The first thing to do is to use the stud finder to make sure the area between your existing outlet and the new outlet is clear. It’s important to make sure that there are no horizontal studs in the area you want to work on.
A fire block is the last thing you’d want to find in the wall you’re working on because it’s going to make the work a lot more difficult. You may have to do pumpkin cuts around the fire block, which makes the whole process complicated but it doesn’t mean the job can’t be done.
Now that your work area is clear, what you need to do is to remove the faceplate and take out the outlet.
You need to test with a multimeter or voltage tester to see if the power is still working before actually touching the outlet to make sure that no electricity is running in the area.
Every setup is going to be different. You may or may not have a lot of slack in the electrical box. And also, the appearance of the back of the outlet is going to be different.
In my case, the wires all went directly into the push-in inputs. What I did was get those guys out, which was a bit tricky because these types of cables don’t easily come out. They’re meant to stay in tight for good.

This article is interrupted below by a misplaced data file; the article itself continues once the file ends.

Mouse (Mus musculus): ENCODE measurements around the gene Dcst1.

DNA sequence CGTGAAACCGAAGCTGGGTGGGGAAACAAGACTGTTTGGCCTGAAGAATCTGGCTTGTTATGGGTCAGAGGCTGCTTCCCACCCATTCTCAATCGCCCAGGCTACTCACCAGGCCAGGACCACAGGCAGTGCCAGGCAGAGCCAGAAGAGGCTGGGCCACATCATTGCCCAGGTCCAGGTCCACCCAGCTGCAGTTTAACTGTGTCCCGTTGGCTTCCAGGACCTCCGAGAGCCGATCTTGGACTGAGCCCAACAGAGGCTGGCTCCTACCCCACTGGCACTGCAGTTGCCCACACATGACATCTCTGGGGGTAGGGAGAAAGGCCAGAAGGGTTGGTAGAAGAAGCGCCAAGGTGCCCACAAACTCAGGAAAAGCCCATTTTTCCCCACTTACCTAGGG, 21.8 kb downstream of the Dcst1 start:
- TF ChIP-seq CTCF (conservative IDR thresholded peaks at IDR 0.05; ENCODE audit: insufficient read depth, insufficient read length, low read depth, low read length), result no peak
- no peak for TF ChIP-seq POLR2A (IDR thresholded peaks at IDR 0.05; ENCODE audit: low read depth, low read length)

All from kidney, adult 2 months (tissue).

Some outlets have a release on the back where you can insert a pin or a small screwdriver. The one that I used doesn’t have that. What I did was riggle the wires out. They do come out bit by bit, but if riggling them out is difficult for you, then you can always cut them.
For the next part, you’re going to need a pry bar or large flathead screwdriver to try and see if you can get the outlet away from the stud that it’s attached to.
I already knew which side the stud was going to be on because usually what happens is that they’re nailed to the wall. So, I got close to the top and the bottom to see if I can get a little slack. Be careful not to mess up the drywall because there’s really no need to get it all the way out. It’s enough to loosen it a bit and give yourself some slack.
There’s usually one nail on the bottom, about an inch back going to the stud and another one on the top about an inch back going on the stud.
In the picture, the box just went slack when I tried to seize the nails with the reciprocating saw, which means that I got it. The purpose of doing that was so that I can pull the outlet, get the wires free and work with them.
You need to make sure that the flaps of the tabs are going to fit in the wall and not going to be against the stud.
What you have to do is pop up the little tabs and give yourself something to work with. I attached the wires to both tabs. You need to get it to the point where it’s accessible.
Just like in the picture, you need to drop the new Romex wire and feed it right into the gang boxes that you installed at the bottom and tie it in with the old cables.